According to Lundgren (1979; 1999), frames can give or not give opportunities for certain learning processes. They can not by themselves cause a certain outcome, but if there is a purpose for the process, the frames can be adjusted to make the process possible. My intention is to explore what kind of frames affect the planning of the physical environment in pre- school according to the pedagogues. By applying frame-factor theory it will be possible to clarify the prerequisites and constraints for children´s learning processes in the physical environment in pre-school.
Pedagogues in five work-teams in five different preschools have been interviewed; all in all 13 pedagogues. This work was carried out in each preschool during spring 2006. The interviews were semi-structured and formed the starting point for further discussions. The interview notes were typed out after each interview and were then analyzed and categorized.
From categorizing the interview responses, two main categories emerged that capture factors viewed as important by the pedagogues when they plan the physical environment. One category represents opinions that are based on the fact that physical things themselves create the room. The other category represents opinions that are rooted in a belief that rooms are created through interaction between the individual and the physical factors.
According to the interviewed pedagogues, frame-factors like sets of shelves, walls and organisational frames like routines and time shape the rooms. To sum up, rooms are created on one hand through physical frame factors and on the other hand through more
organizational frames. However, children themselves also create the rooms. The specific affordances the environment offers attract children and an interaction between children and the physical environment is then possible.
Two categories emerged regarding the way pedagogues express prerequisites and constraints for the children´s interactions with the environment:
The first one is built on opinions about possibilities and limitations according to children as individuals. It can be seen as an equivalent relation between pedagogues and children.
The other one consists of opinions about possibilities and constraints according to children as
a marginalized group and is more built on presumptions that children, because of their small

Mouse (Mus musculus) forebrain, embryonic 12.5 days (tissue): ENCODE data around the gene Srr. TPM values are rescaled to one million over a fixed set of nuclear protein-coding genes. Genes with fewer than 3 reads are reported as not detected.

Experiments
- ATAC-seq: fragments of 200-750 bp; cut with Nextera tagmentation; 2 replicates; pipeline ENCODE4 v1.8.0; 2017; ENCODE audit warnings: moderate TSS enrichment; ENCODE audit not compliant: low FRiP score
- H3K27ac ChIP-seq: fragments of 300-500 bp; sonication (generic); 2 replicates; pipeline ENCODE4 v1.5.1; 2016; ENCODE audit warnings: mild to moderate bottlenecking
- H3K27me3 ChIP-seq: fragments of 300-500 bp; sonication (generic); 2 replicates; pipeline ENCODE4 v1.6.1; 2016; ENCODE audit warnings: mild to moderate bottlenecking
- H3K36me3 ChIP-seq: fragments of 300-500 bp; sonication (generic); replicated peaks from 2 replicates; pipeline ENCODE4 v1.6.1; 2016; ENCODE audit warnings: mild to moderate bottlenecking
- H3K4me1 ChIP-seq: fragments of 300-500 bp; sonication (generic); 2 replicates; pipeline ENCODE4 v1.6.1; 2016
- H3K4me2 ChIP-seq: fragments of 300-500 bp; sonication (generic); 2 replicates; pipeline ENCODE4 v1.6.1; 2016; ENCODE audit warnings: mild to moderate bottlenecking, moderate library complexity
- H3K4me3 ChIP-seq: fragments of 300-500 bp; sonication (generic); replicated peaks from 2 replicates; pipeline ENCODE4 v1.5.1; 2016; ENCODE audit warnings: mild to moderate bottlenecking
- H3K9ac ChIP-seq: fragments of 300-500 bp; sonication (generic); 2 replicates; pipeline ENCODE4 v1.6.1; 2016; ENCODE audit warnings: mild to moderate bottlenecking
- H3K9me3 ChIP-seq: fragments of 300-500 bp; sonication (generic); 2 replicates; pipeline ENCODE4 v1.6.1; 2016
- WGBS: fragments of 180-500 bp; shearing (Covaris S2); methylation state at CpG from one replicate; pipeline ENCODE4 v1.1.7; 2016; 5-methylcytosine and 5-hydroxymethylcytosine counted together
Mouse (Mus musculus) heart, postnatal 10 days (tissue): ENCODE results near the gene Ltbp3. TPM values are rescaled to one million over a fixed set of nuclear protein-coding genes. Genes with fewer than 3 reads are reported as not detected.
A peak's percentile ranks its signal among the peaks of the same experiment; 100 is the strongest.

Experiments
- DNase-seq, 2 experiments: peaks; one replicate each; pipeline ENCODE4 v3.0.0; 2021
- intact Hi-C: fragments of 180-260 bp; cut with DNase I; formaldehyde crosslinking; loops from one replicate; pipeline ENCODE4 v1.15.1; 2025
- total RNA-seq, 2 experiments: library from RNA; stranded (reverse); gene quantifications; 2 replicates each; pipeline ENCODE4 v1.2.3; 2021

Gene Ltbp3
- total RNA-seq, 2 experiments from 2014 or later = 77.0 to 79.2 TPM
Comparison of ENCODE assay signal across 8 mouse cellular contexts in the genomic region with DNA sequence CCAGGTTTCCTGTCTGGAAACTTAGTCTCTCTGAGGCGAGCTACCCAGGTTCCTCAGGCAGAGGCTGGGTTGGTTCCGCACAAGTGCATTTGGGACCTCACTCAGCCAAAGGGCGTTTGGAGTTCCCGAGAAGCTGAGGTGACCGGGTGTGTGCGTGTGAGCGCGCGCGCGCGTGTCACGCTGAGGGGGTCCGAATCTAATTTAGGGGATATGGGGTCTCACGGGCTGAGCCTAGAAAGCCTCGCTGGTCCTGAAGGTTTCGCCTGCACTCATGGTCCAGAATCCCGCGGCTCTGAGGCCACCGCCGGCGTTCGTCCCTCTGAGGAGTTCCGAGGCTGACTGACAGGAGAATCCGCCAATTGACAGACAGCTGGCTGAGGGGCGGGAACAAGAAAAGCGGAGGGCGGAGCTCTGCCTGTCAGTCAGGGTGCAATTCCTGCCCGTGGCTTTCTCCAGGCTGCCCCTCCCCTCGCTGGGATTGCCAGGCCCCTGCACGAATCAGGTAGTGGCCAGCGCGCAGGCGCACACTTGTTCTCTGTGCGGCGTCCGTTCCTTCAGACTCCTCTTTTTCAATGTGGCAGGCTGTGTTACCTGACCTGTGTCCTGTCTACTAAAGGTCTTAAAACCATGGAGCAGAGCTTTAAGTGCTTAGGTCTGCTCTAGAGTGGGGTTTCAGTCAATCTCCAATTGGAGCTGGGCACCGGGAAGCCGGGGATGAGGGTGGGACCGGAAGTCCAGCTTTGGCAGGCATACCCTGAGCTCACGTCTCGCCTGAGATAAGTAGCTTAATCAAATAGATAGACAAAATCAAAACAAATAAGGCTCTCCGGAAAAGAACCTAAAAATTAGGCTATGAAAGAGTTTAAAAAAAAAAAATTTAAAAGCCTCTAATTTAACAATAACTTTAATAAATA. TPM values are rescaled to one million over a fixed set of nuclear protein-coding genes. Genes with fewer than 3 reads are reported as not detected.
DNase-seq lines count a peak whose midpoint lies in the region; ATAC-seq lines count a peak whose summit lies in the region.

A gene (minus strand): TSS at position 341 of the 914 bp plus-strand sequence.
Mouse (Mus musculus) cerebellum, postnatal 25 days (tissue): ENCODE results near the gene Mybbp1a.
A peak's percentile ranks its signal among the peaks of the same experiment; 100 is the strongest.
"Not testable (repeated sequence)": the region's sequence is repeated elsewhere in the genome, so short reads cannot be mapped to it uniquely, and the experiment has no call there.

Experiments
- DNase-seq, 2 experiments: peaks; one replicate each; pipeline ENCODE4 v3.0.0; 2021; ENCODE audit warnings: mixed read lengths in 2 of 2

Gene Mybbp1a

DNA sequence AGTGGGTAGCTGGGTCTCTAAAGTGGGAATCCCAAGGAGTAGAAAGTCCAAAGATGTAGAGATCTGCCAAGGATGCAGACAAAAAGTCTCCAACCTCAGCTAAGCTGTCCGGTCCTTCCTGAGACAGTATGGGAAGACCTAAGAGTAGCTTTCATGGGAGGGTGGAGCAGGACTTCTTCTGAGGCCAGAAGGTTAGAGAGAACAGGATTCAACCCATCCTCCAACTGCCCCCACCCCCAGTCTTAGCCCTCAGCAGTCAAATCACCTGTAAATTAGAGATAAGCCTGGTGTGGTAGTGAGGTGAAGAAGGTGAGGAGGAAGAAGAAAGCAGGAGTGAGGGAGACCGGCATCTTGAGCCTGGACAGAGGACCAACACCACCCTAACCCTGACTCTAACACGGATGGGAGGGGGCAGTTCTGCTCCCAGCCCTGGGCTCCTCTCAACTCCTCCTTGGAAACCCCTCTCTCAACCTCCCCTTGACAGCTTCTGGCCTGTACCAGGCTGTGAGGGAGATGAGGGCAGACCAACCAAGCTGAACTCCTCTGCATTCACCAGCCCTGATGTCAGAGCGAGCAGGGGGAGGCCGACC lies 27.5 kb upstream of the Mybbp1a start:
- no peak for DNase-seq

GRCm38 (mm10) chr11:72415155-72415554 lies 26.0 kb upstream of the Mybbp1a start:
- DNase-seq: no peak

experience, need evident limits and will not be given too much acting space.
3 A recurrent affecting factor of children´s possibilities to change and interact with the physical environment is time. Time is mostly seen as a limiting factor and is also seen as a recurrent seasonal factor. The opinions of the pedagogues in the first category are signifying a more flexible attitude to children´s opportunities to affect the physical environment.
Some work teams express a more flexible and positive attitude to meet the children´s eagerness to change the environment. They also have clear rules and limits. But one thing does not have to exclude another. Their attitude seems to be grounded on a desire to take into consideration both prerequisites and constraints as matters of action which becomes evident through the limits they set for the children. Other work teams where teachers see the necessity of continuously following the children with requests and restrictions, seem to never reach a balanced relation between children and pedagogues, and between prerequisites and
Lundgren, U. P. (1979) Att organisera omvärlden. [To organize the world around. In Swedish.] Borås: Publica
Lundgren, U. P. (1999) Ramfaktorteori och praktisk utbildningsplanering. [Framefactor theory. In Swedish.]Pedagogisk forskning Sverige. Årg 4 nr 1 s 31-41.
Selander, S. (2003). Det pedagogiska rummet. [The pedagogical room. In Swedish.] (Rapport från forskningsgruppen DidaktikDesign). Lärarhögskolan i Stockholm.
Säljö , R. (2005). Lärande och kulturella redskap. [Learning and cultural tools. In Swedish.]
Falun: Norstedts Akademiska Förlag
Vygotsky, L.S. (1978) Mind in society: The development of higher psychological processes.